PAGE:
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Reinforcement Learning on Eagle#

Welcome to the first NREL HPC tutorial for Reinforcement Learning (RL)!

This tutorial covers an extended, albeit simplified, introduction of OpenAI Gym and Ray/RLlib which you can use to effortlessly design, create, and run your own RL experiments on Eagle.

You can find the full material of this tutorial in the NREL/HPC GitHub repo.

The tutorial covers the following:

  • Brief introduction to RL and Ray
  • Agent training with Ray/RLlib:
    • Experimenting with Ray Tune
    • Single node/Single core.
    • Single node/Multiple cores.
    • Multiple nodes.
  • Run experiments using GPUs for policy learning (helpful for large-scale observation and/or action spaces)

Run OpenAI Gym on a single node/single core#

Login on your Eagle account, create a new Anaconda environment as described in the tutorial repo, and test your installation by running a small example using one of the standard Gym environments (e.g. CartPole-v0).

Activate the Anaconda enironment and start a Python session

module purge
conda activate /scratch/$USER/conda-envs/myenv
Then, run the following:
import gym

env = gym.ens.make("CartPole-v0")

done = False

while not done:
    action = env.action_space.sample()
    obs, rew, done, _ = env.step(action)
    print(action, obs, rew, done)
If everything works correctly, you will see an output similar to:
0 [-0.04506794 -0.22440939 -0.00831435  0.26149667] 1.0 False
1 [-0.04955613 -0.02916975 -0.00308441 -0.03379707] 1.0 False
0 [-0.05013952 -0.22424733 -0.00376036  0.2579111 ] 1.0 False
0 [-0.05462447 -0.4193154   0.00139787  0.54940559] 1.0 False
0 [-0.06301078 -0.61445696  0.01238598  0.84252861] 1.0 False
1 [-0.07529992 -0.41950623  0.02923655  0.55376634] 1.0 False
0 [-0.08369004 -0.61502627  0.04031188  0.85551538] 1.0 False
0 [-0.09599057 -0.8106737   0.05742218  1.16059658] 1.0 False
0 [-0.11220404 -1.00649474  0.08063412  1.47071687] 1.0 False
1 [-0.13233393 -0.81244634  0.11004845  1.20427076] 1.0 False
1 [-0.14858286 -0.61890536  0.13413387  0.94800442] 1.0 False
0 [-0.16096097 -0.8155534   0.15309396  1.27964413] 1.0 False
1 [-0.17727204 -0.62267747  0.17868684  1.03854806] 1.0 False
0 [-0.18972559 -0.81966549  0.1994578   1.38158021] 1.0 False
0 [-0.2061189  -1.0166379   0.22708941  1.72943365] 1.0 True
Note that the above process does not involve any training.

Agent training with Ray/RLlib#

RL algorithms are notorious for the amount of data they need to collect in order to learn policies. The more data collected, the better the training will (usually) be. The best way to do it is to run many Gym instances in parallel and collecting experience, and this is where RLlib assists.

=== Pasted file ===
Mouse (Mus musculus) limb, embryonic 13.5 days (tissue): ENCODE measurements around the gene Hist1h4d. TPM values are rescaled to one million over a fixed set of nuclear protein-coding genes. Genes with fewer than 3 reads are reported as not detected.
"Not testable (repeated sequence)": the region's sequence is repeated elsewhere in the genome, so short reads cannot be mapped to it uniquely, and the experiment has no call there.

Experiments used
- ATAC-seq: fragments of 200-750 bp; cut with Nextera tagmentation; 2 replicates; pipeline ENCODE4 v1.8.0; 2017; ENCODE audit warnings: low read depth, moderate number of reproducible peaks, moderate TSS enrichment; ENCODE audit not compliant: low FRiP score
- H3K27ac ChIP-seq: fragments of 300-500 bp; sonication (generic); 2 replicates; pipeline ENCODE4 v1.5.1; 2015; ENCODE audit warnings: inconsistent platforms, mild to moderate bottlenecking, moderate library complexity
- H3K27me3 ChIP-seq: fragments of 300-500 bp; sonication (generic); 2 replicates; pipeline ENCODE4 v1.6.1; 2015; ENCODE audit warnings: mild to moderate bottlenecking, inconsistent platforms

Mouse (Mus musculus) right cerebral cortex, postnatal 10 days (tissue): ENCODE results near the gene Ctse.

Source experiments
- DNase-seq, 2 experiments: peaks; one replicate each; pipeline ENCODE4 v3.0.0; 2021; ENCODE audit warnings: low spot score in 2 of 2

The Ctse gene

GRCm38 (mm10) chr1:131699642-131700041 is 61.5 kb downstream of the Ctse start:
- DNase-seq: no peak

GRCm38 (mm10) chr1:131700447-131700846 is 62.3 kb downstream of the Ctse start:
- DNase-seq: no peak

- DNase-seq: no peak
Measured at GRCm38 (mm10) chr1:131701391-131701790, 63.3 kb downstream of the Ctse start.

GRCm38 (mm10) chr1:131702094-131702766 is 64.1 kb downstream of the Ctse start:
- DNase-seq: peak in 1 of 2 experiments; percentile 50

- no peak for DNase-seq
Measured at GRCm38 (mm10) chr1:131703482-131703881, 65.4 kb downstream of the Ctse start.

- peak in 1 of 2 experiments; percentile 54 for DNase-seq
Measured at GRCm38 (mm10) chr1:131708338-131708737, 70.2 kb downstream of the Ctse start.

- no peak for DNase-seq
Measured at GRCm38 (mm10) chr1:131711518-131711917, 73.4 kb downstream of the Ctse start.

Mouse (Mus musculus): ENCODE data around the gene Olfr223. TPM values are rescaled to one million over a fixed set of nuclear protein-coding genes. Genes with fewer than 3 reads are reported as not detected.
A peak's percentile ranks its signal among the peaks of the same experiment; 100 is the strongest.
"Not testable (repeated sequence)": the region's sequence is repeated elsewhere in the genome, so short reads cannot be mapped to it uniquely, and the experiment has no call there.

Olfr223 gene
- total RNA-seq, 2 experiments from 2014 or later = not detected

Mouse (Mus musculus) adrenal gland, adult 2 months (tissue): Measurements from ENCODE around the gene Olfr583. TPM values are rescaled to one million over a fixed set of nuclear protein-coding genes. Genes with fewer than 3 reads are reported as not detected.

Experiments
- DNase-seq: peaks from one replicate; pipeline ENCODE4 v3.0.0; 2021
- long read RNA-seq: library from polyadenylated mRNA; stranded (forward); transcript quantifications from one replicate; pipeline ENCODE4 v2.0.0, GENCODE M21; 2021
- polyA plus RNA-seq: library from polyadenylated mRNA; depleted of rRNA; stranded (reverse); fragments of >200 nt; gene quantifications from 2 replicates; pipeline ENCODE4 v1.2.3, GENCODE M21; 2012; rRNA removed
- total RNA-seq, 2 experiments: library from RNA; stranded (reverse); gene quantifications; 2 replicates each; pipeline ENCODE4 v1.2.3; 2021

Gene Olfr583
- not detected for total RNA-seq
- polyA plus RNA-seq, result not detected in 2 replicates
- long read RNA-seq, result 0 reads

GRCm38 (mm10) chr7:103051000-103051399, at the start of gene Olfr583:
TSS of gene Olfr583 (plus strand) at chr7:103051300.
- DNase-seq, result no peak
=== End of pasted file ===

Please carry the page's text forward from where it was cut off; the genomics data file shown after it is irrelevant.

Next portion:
RLlib is an open-source library for reinforcement learning that offers both high scalability and a unified API for a variety of applications. It supports all known deep learning frameworks such as Tensorflow, Pytorch, although most parts are framework-agnostic and can be used by either one.

The RL policy learning examples provided in this tutorial demonstrate the RLlib abilities. For convenience, the CartPole-v0 OpenAI Gym environment will be used.

The most straightforward way is to create a Python "trainer" script. It will call the necessary packages, setup flags, and run the experiments, all nicely put in a few lines of Python code.

Import packages#

Begin trainer by importing the ray package:

import ray
from ray import tune
Ray consists of an API readily available for building distributed applications. On top of it, there are several problem-solving libraries, one of which is RLlib.

Tune is also one of Ray's libraries for scalable hyperparameter tuning. All RLlib trainers (scripts for RL agent training) are compatible with Tune API, making experimenting easy and streamlined.

Import also the argparse package and setup some flags. Although that step is not mandatory, these flags will allow controlling of certain hyperparameters, such as:

  • RL algorithm utilized (e.g. PPO, DQN)
  • Number of CPUs/GPUs
  • ...and others
import argparse

Create flags#

Begin by defining the following flags:

parser.add_argument("--num-cpus", type=int, default=0)
parser.add_argument("--num-gpus", type=int, default=0)
parser.add_argument("--name-env", type=str, default="CartPole-v0")
parser.add_argument("--run", type=str, default="DQN")
parser.add_argument("--local-mode", action="store_true")
All of them are self-explanatory, however let's see each one separately.